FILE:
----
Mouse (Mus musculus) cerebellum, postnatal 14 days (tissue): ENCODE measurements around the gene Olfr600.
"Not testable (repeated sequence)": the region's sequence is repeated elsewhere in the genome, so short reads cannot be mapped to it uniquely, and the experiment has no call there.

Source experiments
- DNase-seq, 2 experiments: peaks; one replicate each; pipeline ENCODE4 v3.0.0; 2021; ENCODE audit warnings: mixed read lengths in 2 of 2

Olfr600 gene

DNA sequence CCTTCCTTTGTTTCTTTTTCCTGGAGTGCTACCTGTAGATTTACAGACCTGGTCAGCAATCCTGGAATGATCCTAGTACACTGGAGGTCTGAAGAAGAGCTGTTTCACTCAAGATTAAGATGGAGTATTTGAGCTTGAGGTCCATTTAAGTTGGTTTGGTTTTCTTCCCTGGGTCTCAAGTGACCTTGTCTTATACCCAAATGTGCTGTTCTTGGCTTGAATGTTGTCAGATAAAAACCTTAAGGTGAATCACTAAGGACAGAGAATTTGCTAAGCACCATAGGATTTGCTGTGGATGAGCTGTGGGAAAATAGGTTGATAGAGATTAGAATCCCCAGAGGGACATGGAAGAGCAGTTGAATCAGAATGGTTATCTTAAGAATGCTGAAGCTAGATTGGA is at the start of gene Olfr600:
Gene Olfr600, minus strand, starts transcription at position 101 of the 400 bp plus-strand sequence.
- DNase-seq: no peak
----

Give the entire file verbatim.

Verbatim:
Mouse (Mus musculus) cerebellum, postnatal 14 days (tissue): ENCODE measurements around the gene Olfr600.
"Not testable (repeated sequence)": the region's sequence is repeated elsewhere in the genome, so short reads cannot be mapped to it uniquely, and the experiment has no call there.

Source experiments
- DNase-seq, 2 experiments: peaks; one replicate each; pipeline ENCODE4 v3.0.0; 2021; ENCODE audit warnings: mixed read lengths in 2 of 2

Olfr600 gene

DNA sequence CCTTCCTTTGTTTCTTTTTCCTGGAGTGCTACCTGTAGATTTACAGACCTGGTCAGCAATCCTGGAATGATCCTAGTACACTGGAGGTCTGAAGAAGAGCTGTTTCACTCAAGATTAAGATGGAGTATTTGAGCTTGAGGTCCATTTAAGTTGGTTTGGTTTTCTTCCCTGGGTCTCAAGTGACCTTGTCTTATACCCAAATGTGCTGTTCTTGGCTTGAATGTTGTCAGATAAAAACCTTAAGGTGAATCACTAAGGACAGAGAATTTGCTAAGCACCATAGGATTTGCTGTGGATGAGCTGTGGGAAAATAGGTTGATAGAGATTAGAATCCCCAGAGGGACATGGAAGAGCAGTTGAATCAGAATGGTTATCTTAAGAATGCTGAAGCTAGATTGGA is at the start of gene Olfr600:
Gene Olfr600, minus strand, starts transcription at position 101 of the 400 bp plus-strand sequence.
- DNase-seq: no peak